Interpreter cover illustration for Bowen’s Death of the Heart

Patricia Laurence’s “Capturing Emptiness: Virginia Woolf and Elizabeth Bowen” concentrated on the two writers’ masterpieces, The Death of the Heart and The Years. (I love them both.) Laurence suggested that The Death of the Heart captures the emptiness, the devastation of the era; The Heat of the Day is a book haunted by time and sordid treacheries. Woolf had said she wanted to break the traditions of novel art, and Bowen imitates Woolf: private lives are subsumed by war; the wall between living and dead thins out, the streets seem filled with the already dead, sleeplessness, fatigure, a vivid recreation of what it’s like to live where you are continually bombed and day by day watch other die and wonder when you will. It’s a book about things once unnameable (women who have affairs with men while their husbands are fighting elsewhere is made natural).

Nicole Kidman as Virginia Woolf in the film, The Hours, an unsympathetic rewrite of Woolf’s Mrs Dalloway

In Woolf’s The Years, time is a healing presence; the alienated self finds comfort in memories of a life no longer lived, a past gone. Laurence did not talk of Mrs Dalloway, but some of the images of the three heroines from Michael Cunningham’s novel seem to me to make visible memories and associations people might have of Woolf’s desperate characters in their nonetheless upper class privileged environments.

Meryl Streep as Clarissa Vaughn

It was Kristin B. Bluemel who came up with the term “intermodern” and defined this kind of novel as feminine (men write them too, though much less) and filled with grief and loss, an unbearable misery at the same time as they invite wacky laughter. She began by concentrating on Stevie Smith’s autobiographical, The Holiday (1949)

Glenda Jackson as Stevie Smith in the movie adaptation, Stevie (1978)

Smith implicates history as a sequence of griefs and loss; the style of this and Barbara Comyns’s Our Spoons came from Woolworth’s is dry and restrained on the surface, but a kind of horror, terror, desolation story lurking just below.

Laurence covered Olivia Manning’s School for Love (1951). It resists binaries and also the kind of austere T.S. Eliot metaphysical interpretation many men’s novels can be fitted into. Manning presents an ideology which resists modernism, challenges it. Intermodernism also suggests a group of aesthetic qualities, highly literary, subjective (thus Lehmann belongs here, Elizabeth Taylor), and sometimes filled with quiet ironies and self-deprecating wit (so Patricia Duncker’s Miss Weeton and Cherif belongs here too). Mostly she insisted on how much we weep when we read these books. She urged us to embrace our real and valid emotions.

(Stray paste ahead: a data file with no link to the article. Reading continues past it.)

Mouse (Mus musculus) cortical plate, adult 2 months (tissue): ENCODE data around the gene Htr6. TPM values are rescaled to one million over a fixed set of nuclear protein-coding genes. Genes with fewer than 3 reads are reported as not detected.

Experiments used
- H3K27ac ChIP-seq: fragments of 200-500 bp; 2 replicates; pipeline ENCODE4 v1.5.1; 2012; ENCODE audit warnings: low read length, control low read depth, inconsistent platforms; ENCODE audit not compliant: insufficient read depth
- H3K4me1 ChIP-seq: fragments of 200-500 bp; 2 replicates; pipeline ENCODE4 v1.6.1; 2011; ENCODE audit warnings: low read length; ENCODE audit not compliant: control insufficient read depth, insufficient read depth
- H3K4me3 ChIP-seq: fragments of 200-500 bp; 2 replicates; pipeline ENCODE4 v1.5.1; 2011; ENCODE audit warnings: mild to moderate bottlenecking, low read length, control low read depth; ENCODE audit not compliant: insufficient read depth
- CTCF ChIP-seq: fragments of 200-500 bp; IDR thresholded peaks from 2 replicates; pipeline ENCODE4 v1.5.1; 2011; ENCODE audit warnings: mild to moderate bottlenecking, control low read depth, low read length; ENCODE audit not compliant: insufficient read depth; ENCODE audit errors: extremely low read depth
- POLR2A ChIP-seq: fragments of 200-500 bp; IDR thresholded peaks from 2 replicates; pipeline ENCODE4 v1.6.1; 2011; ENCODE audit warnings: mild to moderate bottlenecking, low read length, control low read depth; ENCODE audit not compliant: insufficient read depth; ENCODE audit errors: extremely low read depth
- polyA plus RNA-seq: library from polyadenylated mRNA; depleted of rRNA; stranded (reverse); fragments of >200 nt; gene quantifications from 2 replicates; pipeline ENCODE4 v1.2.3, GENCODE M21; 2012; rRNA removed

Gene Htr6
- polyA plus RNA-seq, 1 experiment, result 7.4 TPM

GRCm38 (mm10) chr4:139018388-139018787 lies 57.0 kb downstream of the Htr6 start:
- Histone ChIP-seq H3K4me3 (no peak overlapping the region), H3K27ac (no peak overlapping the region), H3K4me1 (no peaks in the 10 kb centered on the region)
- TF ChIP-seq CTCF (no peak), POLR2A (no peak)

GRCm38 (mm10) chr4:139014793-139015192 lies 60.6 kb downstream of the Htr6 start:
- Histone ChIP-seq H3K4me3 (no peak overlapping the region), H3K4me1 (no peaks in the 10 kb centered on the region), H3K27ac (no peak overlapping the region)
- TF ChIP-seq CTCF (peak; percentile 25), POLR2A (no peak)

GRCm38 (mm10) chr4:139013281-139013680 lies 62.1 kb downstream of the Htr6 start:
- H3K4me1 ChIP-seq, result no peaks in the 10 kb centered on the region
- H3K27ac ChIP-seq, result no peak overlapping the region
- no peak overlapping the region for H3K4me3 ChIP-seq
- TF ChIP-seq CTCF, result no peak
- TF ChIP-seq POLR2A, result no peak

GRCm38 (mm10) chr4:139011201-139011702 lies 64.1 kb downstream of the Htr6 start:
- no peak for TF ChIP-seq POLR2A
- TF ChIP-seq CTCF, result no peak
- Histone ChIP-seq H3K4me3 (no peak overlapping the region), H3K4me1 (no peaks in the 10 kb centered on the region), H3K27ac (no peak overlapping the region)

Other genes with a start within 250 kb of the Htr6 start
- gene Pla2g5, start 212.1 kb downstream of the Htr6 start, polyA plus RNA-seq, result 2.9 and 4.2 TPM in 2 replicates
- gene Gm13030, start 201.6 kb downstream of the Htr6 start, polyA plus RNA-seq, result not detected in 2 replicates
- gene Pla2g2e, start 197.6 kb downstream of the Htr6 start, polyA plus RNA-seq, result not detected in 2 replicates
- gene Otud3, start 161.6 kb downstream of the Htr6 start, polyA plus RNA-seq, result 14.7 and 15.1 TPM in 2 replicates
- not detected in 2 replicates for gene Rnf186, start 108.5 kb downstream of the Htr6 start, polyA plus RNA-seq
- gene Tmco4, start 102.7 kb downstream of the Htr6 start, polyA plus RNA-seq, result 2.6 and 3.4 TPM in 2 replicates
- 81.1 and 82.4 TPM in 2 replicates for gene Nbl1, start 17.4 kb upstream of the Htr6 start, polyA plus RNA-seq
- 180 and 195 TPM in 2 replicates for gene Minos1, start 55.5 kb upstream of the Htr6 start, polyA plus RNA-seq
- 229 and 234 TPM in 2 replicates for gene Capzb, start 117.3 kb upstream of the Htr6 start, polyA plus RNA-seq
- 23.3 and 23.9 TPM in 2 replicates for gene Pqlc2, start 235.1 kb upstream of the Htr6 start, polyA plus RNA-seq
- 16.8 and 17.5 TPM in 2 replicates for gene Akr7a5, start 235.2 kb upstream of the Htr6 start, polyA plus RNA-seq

I love this sort of book myself and was cheered enormously to see it so frankly described and praised with high comic enthusiasm.

Marilyn Zeiber took a different tactic: while her subject was a woman novelist, Muriel Spark, whose novels belonged to this group (The Prime of Miss Jean Brodie, Loitering with Intent, The Driver’s Seat, also outright gothics), she was determined to place them with men’s much-respected books, like Nabokov or Joyce. She too, though, said her subject was misread and misunderstood. Spark is deliciously chilly, uses the light touch to present a radically different perspective on what makes life worth while; she loves to shock with horror special affects. To find herself she had to exile from Scotland and her books present a world that is hollow or without obvious meaning in the center. Writerliness is her aim (as also Nabokov and Joyce).

She discussed The Driver’s Seat as a terrifying novel using traffic to show the absurdities of life. Apparently at the end the heroine wants to be raped and murdered and is; the novel shows a response to experience made up of humiliation, despair and anger, wild laughter too. A mordant book.

There was little time for discussion afterwards but there were so many people in the large room listening and some seemed as excited and interested as I felt so very quickly interesting comments were made. Does this new sort of fiction invent a new art of lamenting? some people once again can’t stand to have to identify themselves with victims in books, the powerless. Are mockery and ridicule together with crying an appropriate response or are there paralyzed visions? One should not apologize for these books. Since a number of these particular books and the type book they all represent are among my favorite subgenres I’m in no danger of that. And so on and so forth.

Julianne Moore as Laura Brown (the name is iconic) who gives up home, husband, and son, to become a librarian in Cunningham’s The Hours (and is much blamed for it): reading away


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Ann Stanford, photograph on back of above book

Dear friends and readers,

What an adventure I’ve had this week: in my local physical place and then on Wompo in cyberspace.

On Thursday this past week (before the world turned into unpassable hills and meadows of snow and thick thick ice), I had the stunning good luck to come upon a new great poet — yet whose work or at least name has been long familiar to me without my realizing this: Ann Stanford. Now I have another voice to add to my favorite women poets: Fleur Adcock, Anne Stevenson, Stevie Smith, Adrienne Rich, Marge Piercy, Judith Wright.